Ohio appeals court reverses conviction of woman who cursed in store
A Garfield Heights, Ohio, woman who cursed during a confrontation with a police officer in a drug store could not be convicted of disorderly conduct because her speech did not constitute “fighting words,” an Ohio appeals court has ruled.
Ellen Yaro was charged with disorderly conduct after an incident in March 1998 at the Medic Drug Store in Garfield Heights.
Yaro entered the store upset because her two daughters and a friend had been informed that they could not be in the store without an adult. The girls were told by the store security guard, who was also a police officer, that they had to leave unless they were accompanied by a supervising adult. The officer told the girls to leave because some cosmetics had been discovered missing after the girls had been in the store by themselves on another occasion.
Yaro went to the officer and allegedly said, “This is bulls—” several times. Another witness said Yaro told the officer, “I will have your badge, you son of a b—-.”
Local prosecutors charged Yaro with violating a city ordinance prohibiting disorderly conduct. The law defines disorderly conduct as “making unreasonable noise or offensively coarse utterance … which by its very utterance or usage inflicts injury or tends to incite an immediate breach of the peace.”
Yaro argued that she could not be convicted of this charge, because her speech was protected by the First Amendment. However, in May 1998, a trial judge convicted her, ruling that she was not entitled to any First Amendment defense because her curse words constituted fighting words.
In 1942, the U.S. Supreme Court in Chaplinsky v. New Hampshire defined fighting words as words which are likely by their very utterance to inflict injury, or which tend to incite the average person to immediate violence. The high court said that fighting words receive no First Amendment protection.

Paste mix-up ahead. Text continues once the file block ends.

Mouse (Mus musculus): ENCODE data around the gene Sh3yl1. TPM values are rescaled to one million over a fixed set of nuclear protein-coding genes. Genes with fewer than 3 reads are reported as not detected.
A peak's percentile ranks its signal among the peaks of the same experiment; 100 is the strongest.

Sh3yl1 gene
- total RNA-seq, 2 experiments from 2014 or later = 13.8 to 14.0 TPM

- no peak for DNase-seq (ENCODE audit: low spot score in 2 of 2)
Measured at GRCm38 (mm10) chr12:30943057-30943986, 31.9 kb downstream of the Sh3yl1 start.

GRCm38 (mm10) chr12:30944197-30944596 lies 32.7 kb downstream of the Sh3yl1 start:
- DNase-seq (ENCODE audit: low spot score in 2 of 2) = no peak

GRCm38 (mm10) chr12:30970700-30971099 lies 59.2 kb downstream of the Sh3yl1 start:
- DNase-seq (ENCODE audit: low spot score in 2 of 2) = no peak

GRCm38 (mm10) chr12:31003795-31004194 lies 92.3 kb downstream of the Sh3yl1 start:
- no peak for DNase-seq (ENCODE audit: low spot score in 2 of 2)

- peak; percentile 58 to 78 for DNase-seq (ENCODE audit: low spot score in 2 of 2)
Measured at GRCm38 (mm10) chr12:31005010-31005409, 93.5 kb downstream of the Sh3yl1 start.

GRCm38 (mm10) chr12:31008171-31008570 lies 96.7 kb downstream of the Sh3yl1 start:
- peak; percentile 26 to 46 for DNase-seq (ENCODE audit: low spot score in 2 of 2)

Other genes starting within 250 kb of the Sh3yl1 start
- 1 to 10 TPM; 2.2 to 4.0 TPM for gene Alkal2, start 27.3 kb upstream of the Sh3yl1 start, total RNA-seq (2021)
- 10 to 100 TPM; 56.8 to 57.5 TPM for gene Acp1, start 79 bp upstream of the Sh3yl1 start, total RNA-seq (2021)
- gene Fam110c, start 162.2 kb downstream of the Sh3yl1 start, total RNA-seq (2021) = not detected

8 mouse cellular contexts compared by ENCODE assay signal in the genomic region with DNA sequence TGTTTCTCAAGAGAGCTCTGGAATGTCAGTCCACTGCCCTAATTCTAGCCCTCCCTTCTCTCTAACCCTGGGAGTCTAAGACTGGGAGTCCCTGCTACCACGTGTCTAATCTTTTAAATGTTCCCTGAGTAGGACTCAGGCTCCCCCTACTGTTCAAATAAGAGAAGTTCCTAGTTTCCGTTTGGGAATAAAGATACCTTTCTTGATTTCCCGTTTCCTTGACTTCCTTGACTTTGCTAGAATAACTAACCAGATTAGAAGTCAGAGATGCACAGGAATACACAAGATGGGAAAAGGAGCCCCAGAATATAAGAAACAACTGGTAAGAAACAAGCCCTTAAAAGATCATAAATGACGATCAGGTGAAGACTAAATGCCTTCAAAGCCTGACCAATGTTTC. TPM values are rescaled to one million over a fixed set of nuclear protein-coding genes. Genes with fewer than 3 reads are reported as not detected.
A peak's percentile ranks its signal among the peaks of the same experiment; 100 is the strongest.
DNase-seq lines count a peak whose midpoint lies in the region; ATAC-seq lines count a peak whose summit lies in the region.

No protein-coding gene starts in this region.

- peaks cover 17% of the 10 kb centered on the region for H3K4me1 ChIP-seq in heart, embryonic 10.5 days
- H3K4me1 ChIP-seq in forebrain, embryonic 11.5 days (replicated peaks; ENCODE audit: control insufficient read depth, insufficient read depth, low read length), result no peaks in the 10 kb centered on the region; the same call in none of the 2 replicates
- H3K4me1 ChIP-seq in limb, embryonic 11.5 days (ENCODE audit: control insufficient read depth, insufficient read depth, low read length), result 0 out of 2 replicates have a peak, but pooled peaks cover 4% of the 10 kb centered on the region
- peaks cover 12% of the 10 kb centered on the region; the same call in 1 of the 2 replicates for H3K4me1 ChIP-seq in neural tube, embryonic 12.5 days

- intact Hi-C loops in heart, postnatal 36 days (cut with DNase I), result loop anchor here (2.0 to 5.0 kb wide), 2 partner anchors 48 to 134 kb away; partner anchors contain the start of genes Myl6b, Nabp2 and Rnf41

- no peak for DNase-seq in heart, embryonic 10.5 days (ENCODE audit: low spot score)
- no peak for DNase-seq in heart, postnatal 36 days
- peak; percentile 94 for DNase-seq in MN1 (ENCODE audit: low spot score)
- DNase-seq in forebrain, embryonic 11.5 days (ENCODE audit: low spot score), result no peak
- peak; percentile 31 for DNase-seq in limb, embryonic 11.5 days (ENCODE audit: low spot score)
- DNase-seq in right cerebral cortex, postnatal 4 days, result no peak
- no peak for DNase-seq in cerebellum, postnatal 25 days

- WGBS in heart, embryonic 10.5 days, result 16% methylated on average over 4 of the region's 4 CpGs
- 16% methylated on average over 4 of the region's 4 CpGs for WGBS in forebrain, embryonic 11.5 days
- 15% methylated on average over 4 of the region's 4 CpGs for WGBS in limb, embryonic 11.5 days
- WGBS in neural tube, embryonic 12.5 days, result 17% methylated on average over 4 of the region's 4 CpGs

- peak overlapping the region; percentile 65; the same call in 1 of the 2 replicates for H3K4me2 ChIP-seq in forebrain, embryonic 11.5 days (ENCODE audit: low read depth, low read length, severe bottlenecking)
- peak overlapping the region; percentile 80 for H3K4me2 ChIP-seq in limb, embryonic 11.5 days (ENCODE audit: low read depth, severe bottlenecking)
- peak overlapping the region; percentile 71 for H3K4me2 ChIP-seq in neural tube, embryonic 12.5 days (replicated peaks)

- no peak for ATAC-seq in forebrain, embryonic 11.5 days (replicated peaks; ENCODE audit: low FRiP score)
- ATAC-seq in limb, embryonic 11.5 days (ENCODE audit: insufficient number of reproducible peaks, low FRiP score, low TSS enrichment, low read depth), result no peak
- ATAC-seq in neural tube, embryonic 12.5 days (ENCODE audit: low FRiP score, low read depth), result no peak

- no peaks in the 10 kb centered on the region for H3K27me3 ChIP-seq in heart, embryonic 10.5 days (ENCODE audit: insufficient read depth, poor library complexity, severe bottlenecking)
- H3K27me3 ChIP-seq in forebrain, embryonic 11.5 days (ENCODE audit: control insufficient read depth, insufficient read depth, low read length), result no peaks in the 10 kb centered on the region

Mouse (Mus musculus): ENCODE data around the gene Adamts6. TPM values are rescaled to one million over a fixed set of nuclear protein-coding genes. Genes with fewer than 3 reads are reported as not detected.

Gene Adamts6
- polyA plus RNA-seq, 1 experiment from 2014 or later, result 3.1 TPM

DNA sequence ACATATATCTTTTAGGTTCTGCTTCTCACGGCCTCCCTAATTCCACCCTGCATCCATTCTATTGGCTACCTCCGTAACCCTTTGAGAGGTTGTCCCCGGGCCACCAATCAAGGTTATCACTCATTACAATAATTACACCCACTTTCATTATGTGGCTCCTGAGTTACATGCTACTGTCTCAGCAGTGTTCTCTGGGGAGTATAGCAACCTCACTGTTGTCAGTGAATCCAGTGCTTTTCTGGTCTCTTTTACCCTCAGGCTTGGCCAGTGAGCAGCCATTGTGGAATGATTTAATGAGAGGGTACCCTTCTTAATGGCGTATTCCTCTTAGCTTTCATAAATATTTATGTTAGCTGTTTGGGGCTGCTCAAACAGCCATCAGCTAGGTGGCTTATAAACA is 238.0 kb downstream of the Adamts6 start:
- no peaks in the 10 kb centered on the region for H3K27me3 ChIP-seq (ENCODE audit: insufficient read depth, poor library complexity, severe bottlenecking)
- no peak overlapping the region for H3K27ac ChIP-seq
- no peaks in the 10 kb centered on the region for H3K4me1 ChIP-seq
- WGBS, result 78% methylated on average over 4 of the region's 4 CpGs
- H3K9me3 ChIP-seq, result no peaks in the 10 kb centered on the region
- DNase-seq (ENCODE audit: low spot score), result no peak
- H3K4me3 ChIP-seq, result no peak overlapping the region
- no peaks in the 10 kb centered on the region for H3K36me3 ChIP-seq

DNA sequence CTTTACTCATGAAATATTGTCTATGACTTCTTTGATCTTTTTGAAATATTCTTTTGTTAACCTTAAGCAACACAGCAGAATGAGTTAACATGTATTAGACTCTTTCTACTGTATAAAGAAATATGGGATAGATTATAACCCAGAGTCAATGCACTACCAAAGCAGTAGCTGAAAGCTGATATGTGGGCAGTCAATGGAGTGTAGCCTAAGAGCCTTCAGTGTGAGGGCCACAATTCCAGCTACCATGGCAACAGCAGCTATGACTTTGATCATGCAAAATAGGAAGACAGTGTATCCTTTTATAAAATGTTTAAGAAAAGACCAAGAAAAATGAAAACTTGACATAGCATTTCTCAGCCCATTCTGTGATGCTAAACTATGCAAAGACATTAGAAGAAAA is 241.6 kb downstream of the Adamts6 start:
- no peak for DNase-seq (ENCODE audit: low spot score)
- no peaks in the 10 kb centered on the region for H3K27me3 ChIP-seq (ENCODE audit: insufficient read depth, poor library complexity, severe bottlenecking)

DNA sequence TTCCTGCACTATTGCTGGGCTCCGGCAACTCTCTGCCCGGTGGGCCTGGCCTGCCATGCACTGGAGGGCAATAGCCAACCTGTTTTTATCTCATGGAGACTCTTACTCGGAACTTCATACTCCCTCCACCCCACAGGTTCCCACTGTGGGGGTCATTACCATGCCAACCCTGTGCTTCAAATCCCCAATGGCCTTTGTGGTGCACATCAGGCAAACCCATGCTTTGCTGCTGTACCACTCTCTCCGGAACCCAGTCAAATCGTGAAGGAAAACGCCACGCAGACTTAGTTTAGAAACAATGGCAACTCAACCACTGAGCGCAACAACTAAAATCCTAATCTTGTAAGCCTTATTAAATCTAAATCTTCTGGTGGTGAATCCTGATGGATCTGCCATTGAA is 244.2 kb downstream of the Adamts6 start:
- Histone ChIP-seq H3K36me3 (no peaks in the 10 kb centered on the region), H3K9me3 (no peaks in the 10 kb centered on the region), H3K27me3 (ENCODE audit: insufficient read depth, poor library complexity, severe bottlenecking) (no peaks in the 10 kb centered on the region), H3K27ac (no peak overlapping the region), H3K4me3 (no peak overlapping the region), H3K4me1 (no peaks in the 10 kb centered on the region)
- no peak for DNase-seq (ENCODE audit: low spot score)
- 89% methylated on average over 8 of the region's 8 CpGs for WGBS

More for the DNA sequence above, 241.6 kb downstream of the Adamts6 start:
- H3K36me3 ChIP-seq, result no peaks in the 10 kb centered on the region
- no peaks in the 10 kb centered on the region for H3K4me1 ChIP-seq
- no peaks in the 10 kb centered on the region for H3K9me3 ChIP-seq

An Ohio appeals court reversed Yaro's conviction in City of Garfield Heights v. Yaro, finding that her speech did not amount to fighting words. “The test for determining what words constitute 'fighting words' is whether the words used would reasonably incite the average person to retaliate,” the appeals court wrote in its Dec. 2 opinion.
The court concluded that Yaro's words were not of “the intensity required to either injure or incite others.” The court also noted that the police officer testified that he was not offended by her comments.
J. Michael Murray, attorney for Yaro, called the decision a “great opinion” and a “wonderful victory” for his client.
“This is a decent woman who did nothing wrong and had never come into contact with the criminal justice system before,” he said. “She never should have been charged with this offense; it was not even a close call. To say that her speech was fighting words is preposterous.”
The attorney who represented the city could not be reached for comment.